After a decade of austerity measures and as we start to face the economic and social impacts of an ongoing global pandemic, the need to address the gaps in the UK’s system is clear. Acknowledging that there are numerous issues to address and multiple barriers preventing people from accessing state support, this blog focuses on two key elements, which have been especially highlighted by the current pandemic: access to adequate sick pay and access to support in case of sudden loss of income.
As highlighted in this briefing, Statutory Sick Pay (SSP) is a key and urgent example to address. Since the pandemic outbreak, a significant number of workers either faced barriers to accessing it – because of being falsely classed as self-employed or not meeting the lower earnings limit of £120/week – or were eligible but could not live off it, as SSP is a mere £95.85 a week. Workers were then forced to choose between going to work despite being ill or accepting a significant loss of income by self-isolating, putting them at risk of destitution.
Universal Credit has also shown its limits during the pandemic. Universal Credit is a key protective measure for people who had lost their income and could not rely on the government’s Covid support schemes. However, many people were unable to access Universal Credit, for reasons including the conditions attached to their immigration status, being self-employed, or because they could not prove habitual residence, as was the case for many EU citizens who had been granted pre-settled status and had difficulties proving their right to reside.
As the below case study shows, the limitations of and barriers to accessing SSP and Universal Credit are leaving people at risk of destitution and vulnerable to exploitation .
Provide Universal Basic Income. It would give people the freedom to walk away from abusive jobs. Many jobs are to some degree abusive, even those in “better”, other sectors.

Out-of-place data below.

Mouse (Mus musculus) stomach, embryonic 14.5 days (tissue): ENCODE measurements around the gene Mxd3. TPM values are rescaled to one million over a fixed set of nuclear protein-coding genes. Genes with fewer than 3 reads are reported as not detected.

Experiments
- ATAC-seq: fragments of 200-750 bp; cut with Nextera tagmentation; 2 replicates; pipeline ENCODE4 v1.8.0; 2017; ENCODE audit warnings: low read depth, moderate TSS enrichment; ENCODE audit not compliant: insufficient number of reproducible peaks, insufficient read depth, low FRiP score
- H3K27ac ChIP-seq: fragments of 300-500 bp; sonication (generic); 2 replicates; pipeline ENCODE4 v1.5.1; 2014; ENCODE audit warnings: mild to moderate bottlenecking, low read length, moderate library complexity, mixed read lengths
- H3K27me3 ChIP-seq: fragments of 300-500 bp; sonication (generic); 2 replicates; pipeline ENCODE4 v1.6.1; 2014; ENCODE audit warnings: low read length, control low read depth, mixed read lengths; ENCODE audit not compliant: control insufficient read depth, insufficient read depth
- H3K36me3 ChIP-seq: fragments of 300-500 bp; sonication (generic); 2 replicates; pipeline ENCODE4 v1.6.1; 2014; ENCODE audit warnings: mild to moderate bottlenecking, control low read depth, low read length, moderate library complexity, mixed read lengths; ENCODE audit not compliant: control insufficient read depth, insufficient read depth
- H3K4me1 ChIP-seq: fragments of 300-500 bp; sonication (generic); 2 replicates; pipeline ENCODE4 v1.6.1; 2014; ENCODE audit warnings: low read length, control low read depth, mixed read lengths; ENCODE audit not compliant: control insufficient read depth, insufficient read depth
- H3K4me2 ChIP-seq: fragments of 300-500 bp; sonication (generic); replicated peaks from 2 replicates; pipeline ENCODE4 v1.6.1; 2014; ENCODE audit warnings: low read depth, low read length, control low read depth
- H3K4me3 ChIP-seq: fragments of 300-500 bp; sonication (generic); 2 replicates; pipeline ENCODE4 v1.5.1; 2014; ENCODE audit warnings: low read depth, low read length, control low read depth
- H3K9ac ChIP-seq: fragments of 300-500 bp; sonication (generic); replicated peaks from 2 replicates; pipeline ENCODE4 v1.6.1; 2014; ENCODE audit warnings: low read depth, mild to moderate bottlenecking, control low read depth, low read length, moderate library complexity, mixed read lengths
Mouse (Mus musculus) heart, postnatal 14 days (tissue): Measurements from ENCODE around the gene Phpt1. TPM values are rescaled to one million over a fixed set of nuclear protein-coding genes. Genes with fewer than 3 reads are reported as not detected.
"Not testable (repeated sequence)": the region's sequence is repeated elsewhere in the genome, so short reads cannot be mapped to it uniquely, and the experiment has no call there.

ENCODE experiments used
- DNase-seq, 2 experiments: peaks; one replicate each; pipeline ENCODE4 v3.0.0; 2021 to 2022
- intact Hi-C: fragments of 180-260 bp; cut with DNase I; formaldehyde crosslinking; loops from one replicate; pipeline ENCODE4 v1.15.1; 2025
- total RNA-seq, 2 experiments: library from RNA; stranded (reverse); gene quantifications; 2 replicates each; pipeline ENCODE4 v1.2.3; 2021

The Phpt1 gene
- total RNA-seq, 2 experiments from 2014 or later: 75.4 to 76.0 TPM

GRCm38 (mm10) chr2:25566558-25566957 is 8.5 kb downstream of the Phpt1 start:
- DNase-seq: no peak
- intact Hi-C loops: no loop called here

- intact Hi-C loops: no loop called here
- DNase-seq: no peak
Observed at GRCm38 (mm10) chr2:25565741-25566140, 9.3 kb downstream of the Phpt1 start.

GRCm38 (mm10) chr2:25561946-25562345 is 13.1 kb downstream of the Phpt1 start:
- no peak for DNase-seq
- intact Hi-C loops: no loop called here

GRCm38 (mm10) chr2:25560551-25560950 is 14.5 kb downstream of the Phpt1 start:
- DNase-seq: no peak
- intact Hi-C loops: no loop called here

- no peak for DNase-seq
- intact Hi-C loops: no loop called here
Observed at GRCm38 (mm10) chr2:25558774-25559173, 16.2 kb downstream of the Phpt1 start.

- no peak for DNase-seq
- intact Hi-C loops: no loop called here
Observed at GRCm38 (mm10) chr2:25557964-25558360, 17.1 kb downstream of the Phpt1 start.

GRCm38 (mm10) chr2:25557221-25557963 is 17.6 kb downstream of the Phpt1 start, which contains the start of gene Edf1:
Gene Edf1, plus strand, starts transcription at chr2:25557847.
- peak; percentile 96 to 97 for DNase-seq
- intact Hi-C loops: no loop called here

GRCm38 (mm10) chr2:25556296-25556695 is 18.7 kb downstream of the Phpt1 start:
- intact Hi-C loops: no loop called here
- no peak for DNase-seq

– Hannah, German hospitality worker
Simply put there is a need for a better social protection. The UK government has partially recognised this need by temporarily extending SSP – from the fourth to the first day of sickness for those with Covid-19 – and Employment and Support Allowance (ESA) and by raising the standard Universal Credit allowance from £317.82 to £409.89 per month during the pandemic. However, more needs to be done. Firstly, it is fundamentally important that these measures are extended beyond the pandemic. In addition, a number of measures could help strengthen our safety nets:
This is a starting point. Welfare is a social contract between the state and individuals. At the moment it is a precarious and temporary contract. Only by strengthening it we can prevent groups facing vulnerabilities from falling through the cracks.
* All names have been changed to protect people’s identities.
With thanks to Independent Workers Union of Great Britain (IWGB) for the case study. FLEX is currently partnering with IWGB and United voices of the World (UVW) to research access to social protection and labour rights among low-paid workers in sectors impacted by Covid-19. If you are interested in the project and would like to know more about it, please get in touch at: [email protected].